Europe also needs to get its volumes from exporters that are further away, and Smith expects the positive impact to be felt eventually across vessel sizes, not just aframax and suezmax tankers.
With oil prices rising after the invasion, a debate has opened up in Washington about whether it should ease sanctions against Venezuela and Iran to open the taps.
Whether that will actually happen is hard to predict, according to sanctions experts. And energy security isn’t the only factor at issue.
“Sanctions are intended to change behaviour,” says Andrew Jacobson, a Seward & Kissel lawyer who advises on sanctions. “The real key question from US policy officials is whether the behaviour of Venezuelan officials and the Iranian regime is sufficiently changing, such that withdrawing or lessening sanctions will achieve US foreign policy objectives.”
Earlier this year, the Biden administration was reported to be close to finalising a deal with Iran aimed at bringing back a sanctions-easing deal agreed by former president Barack Obama that was torn up by Donald Trump.
The talks have since stalled, and even if the US agreed to lift so-called secondary sanctions that have global reach, it is certain to keep in place primary sanctions that ban Americans and US companies from dealing with Iran.
There have also been reports of Biden administration officials meeting counterparts in Venezuela, where President Nicolas Maduro has been in power since 2013.
Experts are far from certain that the diplomatic opening will result in the sweeping away of sanctions on Venezuela.
“First, rather than potentially leading to the lifting of US sanctions on the Maduro regime, the visit could result in — provided certain conditions are met — an easing or softening of existing oil sanctions via licences for some of the international oil companies that still operate in Venezuela,” writes Luisa Palacios, a former Citco Petroleum chairwoman who is now a senior research scholar at Columbia University’s Center on Global Energy Policy.
“Second, in the short term, it is unlikely that this scenario, should it come to pass, would offer any meaningful relief to global oil markets, as substantial increments in oil production from Venezuela would require overcoming many obstacles and risks, even with a potential softening of oil sanctions.”
Iran and Venezuela are taking steps in the tanker market that suggest they see an opening ahead.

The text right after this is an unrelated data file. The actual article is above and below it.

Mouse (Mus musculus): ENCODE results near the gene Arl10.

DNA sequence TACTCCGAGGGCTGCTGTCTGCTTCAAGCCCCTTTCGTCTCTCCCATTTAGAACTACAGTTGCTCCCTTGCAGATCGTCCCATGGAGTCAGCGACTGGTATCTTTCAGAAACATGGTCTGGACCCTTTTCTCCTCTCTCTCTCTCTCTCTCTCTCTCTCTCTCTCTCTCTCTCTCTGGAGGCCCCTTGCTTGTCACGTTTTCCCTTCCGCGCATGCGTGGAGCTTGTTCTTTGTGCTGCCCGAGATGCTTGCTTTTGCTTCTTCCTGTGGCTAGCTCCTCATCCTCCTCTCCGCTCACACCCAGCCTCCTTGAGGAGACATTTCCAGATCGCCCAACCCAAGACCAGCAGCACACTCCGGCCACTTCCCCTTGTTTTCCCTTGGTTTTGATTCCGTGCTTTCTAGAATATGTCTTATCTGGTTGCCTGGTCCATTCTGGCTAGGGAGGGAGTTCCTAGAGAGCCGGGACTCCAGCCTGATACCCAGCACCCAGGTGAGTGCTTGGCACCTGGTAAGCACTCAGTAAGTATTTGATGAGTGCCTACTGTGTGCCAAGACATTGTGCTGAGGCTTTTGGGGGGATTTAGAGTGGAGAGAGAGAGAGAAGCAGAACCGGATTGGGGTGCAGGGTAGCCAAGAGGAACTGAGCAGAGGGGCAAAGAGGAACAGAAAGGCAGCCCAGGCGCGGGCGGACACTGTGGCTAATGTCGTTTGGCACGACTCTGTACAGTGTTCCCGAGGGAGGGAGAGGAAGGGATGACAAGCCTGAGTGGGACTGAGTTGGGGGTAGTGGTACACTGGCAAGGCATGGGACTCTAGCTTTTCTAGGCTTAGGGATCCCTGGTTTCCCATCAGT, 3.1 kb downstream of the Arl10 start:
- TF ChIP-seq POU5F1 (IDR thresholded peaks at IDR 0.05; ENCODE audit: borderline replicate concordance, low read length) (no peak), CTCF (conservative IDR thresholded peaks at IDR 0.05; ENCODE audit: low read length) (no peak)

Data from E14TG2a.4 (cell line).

Petroleos de Venezuela (PDVSA), the government-controlled oil company, has reportedly been looking to buy or charter in tankers. Its PDV Marina shipping arm is considering deals that involve using crude or oil products to pay for the ships, according to Reuters.
National Iranian Tanker Co has announced plans to build an aframax at Iran Shipbuilding & Offshore Industries Complex, and market experts believe it is preparing idled ships to resume trading.
Tanker experts regard efforts to reduce or remove sanctions on Iran or Venezuela as positive for markets, but there are questions about how much the countries would contribute to the market.
It is unclear how much more Venezuela can increase its production capacity. PDVSA has improved output over the past year, but much of its infrastructure is degraded and the ability to push that further may be limited.
Additionally, US refineries are practically custom-made for Venezuela’s crude, and that would lead to shorter distances than the current trades to Asia.
Iran could build on Opec production increases in the Middle East, but the history of Iran’s previous returns to the market does not point to a major change.
“When you look at the data, when you look at the earnings in the tanker market when Iran has come in and out of the global production system, there isn’t a huge impact from it,” Smith says.
He points to increasing refinery capacity in the Middle East, which could keep some of the crude volumes in the region, and to Iran’s sizeable tanker fleet, potentially adding vessel supply that could offset demand contributions.
For Smith, even if sanctions on Tehran and Caracas are eased, the boost would probably not be a game-changer for the tanker market.
Although the wider geopolitical questions raised by the Ukraine war are a factor, the analyst sees fundamental supply and demand factors in tankers as more meaningful than sanctions regimes.
MSI already has a positive outlook for the sector, amid strong demand expectations and supply-side help from tanker scrapping.
“We see risks to that, from the oil market, regional demand and also the geopolitical situation,” Smith says. “We see these overarching factors as more important.”